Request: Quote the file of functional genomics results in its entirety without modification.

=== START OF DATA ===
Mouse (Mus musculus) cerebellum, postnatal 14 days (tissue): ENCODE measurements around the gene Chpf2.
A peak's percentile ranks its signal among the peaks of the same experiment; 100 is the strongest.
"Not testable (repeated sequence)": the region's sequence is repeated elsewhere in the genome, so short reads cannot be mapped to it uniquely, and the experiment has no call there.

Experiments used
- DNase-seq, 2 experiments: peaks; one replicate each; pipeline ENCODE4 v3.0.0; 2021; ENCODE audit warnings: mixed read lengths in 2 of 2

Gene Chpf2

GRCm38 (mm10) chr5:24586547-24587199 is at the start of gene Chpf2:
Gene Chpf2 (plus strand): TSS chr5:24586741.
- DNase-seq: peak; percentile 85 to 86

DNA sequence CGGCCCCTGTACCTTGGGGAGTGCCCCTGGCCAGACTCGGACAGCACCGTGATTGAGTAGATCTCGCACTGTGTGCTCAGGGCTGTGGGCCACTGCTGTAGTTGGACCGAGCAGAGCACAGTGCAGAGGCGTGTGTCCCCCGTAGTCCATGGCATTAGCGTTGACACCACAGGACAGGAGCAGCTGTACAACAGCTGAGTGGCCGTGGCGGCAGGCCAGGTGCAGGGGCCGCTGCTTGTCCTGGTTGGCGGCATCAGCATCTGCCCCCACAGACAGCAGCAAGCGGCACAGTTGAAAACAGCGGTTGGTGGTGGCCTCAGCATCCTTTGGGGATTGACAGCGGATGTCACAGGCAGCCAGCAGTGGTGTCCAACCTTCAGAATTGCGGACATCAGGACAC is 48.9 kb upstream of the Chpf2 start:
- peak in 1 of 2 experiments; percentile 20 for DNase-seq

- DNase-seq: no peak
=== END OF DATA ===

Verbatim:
Mouse (Mus musculus) cerebellum, postnatal 14 days (tissue): ENCODE measurements around the gene Chpf2.
A peak's percentile ranks its signal among the peaks of the same experiment; 100 is the strongest.
"Not testable (repeated sequence)": the region's sequence is repeated elsewhere in the genome, so short reads cannot be mapped to it uniquely, and the experiment has no call there.

Experiments used
- DNase-seq, 2 experiments: peaks; one replicate each; pipeline ENCODE4 v3.0.0; 2021; ENCODE audit warnings: mixed read lengths in 2 of 2

Gene Chpf2

GRCm38 (mm10) chr5:24586547-24587199 is at the start of gene Chpf2:
Gene Chpf2 (plus strand): TSS chr5:24586741.
- DNase-seq: peak; percentile 85 to 86

DNA sequence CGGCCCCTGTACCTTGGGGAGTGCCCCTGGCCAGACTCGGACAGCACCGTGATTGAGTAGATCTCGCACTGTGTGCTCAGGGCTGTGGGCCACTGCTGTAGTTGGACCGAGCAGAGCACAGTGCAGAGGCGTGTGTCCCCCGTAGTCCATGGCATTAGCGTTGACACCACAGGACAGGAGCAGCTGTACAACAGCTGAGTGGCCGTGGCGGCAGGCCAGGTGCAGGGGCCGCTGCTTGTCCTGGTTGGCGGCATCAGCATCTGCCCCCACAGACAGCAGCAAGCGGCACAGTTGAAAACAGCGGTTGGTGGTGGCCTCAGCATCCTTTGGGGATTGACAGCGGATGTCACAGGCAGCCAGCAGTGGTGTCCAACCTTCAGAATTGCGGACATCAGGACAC is 48.9 kb upstream of the Chpf2 start:
- peak in 1 of 2 experiments; percentile 20 for DNase-seq

- DNase-seq: no peak